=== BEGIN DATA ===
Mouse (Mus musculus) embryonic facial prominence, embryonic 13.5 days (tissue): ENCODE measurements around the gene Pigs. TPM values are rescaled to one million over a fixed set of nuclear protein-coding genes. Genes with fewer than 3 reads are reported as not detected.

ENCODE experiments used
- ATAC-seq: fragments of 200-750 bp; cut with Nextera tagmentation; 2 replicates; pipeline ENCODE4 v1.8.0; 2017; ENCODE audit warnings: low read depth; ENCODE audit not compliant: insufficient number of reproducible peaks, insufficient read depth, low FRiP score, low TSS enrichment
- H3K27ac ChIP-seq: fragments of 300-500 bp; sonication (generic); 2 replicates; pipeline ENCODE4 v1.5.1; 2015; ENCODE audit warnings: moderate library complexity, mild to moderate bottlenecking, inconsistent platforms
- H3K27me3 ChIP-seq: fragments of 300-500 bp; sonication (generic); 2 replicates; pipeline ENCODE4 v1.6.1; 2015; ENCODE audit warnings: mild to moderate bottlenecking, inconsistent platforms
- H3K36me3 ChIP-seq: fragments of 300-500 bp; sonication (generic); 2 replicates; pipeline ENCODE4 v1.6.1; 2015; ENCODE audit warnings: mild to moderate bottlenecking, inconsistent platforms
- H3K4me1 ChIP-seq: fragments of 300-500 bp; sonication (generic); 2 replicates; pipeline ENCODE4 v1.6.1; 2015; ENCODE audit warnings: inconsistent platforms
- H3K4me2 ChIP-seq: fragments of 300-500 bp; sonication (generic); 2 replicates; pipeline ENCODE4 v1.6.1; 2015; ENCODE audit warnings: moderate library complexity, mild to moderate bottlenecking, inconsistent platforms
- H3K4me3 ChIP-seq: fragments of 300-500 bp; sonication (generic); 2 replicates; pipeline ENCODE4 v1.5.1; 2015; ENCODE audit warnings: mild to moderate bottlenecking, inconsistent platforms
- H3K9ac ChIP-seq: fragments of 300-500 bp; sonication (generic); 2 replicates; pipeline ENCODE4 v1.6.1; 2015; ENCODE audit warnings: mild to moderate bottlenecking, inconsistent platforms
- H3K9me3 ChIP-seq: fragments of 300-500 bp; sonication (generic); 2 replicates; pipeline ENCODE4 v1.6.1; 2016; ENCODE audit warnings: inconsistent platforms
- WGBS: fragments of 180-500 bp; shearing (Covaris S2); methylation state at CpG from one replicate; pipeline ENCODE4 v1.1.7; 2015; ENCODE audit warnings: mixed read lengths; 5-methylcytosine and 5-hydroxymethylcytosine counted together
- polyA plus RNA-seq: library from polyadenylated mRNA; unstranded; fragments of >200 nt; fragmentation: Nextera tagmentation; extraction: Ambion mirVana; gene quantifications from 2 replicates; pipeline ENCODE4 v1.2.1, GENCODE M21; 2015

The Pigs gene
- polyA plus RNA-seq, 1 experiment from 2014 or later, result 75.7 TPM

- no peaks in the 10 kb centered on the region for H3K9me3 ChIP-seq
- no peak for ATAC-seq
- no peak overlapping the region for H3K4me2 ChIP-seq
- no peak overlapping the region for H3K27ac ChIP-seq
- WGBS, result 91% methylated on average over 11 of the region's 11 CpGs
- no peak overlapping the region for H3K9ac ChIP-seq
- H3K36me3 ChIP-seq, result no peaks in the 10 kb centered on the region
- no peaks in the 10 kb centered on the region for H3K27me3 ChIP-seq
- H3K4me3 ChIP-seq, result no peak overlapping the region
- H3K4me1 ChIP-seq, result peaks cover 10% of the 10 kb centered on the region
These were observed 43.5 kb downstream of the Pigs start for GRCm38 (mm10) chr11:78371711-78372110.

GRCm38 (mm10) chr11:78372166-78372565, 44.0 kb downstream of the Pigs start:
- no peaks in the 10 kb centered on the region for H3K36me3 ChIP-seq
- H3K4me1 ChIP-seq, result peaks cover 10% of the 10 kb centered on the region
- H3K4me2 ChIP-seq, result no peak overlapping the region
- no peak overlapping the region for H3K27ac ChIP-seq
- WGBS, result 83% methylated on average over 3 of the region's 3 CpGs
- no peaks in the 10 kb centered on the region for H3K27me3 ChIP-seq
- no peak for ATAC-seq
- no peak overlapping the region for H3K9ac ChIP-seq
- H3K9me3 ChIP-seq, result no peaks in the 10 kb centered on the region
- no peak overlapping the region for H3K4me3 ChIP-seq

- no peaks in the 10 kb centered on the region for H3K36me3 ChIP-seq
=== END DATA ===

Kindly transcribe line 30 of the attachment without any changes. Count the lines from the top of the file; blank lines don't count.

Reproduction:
- H3K4me2 ChIP-seq, result no peak overlapping the region